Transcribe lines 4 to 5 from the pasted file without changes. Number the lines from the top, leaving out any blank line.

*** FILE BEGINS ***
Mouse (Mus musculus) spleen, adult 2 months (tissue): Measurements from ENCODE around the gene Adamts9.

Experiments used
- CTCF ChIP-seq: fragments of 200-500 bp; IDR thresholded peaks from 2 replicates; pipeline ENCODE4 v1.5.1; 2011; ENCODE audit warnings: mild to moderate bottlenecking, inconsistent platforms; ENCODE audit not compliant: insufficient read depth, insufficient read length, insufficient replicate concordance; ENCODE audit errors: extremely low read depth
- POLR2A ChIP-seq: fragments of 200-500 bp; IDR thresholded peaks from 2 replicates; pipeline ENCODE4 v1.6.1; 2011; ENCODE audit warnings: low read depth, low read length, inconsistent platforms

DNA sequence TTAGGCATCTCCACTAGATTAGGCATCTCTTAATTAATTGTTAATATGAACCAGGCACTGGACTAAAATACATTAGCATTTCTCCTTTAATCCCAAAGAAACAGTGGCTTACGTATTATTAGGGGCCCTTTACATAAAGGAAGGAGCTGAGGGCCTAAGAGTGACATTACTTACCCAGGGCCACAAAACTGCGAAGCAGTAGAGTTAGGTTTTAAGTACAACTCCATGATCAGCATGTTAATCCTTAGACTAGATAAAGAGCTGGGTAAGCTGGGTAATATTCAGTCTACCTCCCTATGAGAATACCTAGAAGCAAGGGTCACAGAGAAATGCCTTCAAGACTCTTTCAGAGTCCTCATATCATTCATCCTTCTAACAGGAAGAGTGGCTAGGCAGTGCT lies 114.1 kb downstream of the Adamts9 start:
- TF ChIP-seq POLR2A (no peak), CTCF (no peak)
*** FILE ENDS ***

- POLR2A ChIP-seq: fragments of 200-500 bp; IDR thresholded peaks from 2 replicates; pipeline ENCODE4 v1.6.1; 2011; ENCODE audit warnings: low read depth, low read length, inconsistent platforms

DNA sequence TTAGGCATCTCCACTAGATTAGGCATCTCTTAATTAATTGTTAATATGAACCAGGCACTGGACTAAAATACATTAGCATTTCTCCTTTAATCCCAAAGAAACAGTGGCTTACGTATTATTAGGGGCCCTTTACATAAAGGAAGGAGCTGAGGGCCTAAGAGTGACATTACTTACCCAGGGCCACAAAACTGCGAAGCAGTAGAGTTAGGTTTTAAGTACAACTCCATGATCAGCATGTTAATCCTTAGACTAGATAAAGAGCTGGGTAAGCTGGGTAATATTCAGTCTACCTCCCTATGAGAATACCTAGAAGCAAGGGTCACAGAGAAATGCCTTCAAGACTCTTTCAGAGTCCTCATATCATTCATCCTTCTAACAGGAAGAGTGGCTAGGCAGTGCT lies 114.1 kb downstream of the Adamts9 start: